Panel Paper: How Does Savings Affect Participation in the Gig Economy? Evidence from a Field Experiment

Thursday, November 7, 2019
Plaza Building: Concourse Level, Plaza Ballroom F (Sheraton Denver Downtown)

*Names in bold indicate Presenter

Sam Bufe1, Stephen Roll1, Olga Kondratjeva1, Bradley Hardy2 and Michal Grinstein-Weiss1, (1)Washington University in St. Louis, (2)American University

Background: Nearly one tenth of Americans earn money through the “gig economy”—the segment of the labor market in which workers find very short-term contractual employment through websites and online applications (Smith, 2016). As the labor market continues to change, there is an increasing need to understand the financial circumstances of this growing segment of the workforce and the factors that create barriers or opportunities for entry into this sector. To that end, this paper uses a savings experiment to identify the effects of tax refund savings on labor supplied to the gig economy for low- and moderate-income (LMI) households. Theory does not clearly point to an expected direction of this effect. On one hand, increased access to liquidity through refund savings may assure some that their necessities will be covered, reducing the incentive to work in the gig economy. Alternatively, access to extra liquidity may give some liquidity-constrained individuals the ability to cover some capital costs of gig work, allowing them to increase participation in this labor market.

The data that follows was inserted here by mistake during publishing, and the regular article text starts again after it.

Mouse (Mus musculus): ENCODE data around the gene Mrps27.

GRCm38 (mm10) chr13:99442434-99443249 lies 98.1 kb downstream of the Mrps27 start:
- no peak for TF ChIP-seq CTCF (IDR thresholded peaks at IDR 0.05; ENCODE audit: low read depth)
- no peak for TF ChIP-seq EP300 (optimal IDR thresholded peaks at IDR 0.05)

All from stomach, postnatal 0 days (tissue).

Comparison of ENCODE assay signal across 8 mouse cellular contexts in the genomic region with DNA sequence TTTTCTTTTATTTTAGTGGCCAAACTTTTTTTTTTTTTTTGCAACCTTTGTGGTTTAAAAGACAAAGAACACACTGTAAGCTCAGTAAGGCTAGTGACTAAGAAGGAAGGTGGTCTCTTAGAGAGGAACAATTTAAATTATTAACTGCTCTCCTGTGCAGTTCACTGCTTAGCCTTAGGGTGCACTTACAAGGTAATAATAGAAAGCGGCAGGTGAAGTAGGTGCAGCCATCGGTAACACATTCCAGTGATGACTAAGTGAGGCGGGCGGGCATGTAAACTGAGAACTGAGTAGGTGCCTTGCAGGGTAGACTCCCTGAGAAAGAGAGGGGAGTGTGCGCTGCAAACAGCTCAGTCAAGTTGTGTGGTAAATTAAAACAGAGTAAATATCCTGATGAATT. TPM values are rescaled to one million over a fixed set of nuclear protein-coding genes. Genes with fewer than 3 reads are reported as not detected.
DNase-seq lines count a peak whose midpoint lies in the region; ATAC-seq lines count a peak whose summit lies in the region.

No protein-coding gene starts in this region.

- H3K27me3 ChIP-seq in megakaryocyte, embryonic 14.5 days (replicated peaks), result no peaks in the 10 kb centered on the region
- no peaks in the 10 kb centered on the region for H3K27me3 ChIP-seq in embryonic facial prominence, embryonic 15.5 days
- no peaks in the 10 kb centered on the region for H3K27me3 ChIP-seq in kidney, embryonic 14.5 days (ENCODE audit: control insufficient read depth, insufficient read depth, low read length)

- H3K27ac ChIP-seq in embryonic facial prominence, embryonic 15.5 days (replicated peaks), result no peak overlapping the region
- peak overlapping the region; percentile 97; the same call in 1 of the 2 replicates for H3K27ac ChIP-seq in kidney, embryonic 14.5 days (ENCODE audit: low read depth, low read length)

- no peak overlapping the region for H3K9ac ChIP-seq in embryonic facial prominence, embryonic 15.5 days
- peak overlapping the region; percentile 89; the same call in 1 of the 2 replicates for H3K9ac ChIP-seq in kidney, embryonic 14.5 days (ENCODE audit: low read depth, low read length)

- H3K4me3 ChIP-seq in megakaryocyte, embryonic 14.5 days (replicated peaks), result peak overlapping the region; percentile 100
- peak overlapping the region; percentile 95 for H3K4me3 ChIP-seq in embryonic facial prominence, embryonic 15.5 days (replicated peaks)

Data and Methods: This paper uses data from the two waves of the 2017 Household Financial Survey (HFS). The first wave of the HFS, which was offered to a random subset of TurboTax Freedom Edition LMI tax filers, was administered immediately after tax-filing. In addition to questions about respondents’ financial circumstances and characteristics, the survey included questions about respondents’ participation in the gig economy. Six months after tax-filing, a follow-up survey was administered. Survey responses were merged with individual-level administrative tax data.

When filing their taxes, HFS respondents participated in a randomized controlled trial testing the effects of several low-touch behavioral interventions designed to encourage filers to deposit their refunds into savings vehicles. Savings interventions were embedded directly in the tax preparation software. We conduct both intent-to-treat and treatment-on-treated analyses to examine the effects of this experiment (and, more generally, refund savings) on participation in the gig economy. Due to the heterogeneity in the LMI population, we conduct subsample analyses in addition to analyses on the full sample.

Results: Although we find that refund savings had no effect on gig economy participation for our LMI sample as whole, we find strong heterogeneous effects of refund savings in different subsamples. For students, the interventions reduced the likelihood of working in the gig economy in the six months after tax-filing. For liquidity-constrained non-students, however, the interventions increased the likelihood of working in the gig economy. We also find evidence that these effects are occurring at the extensive margin.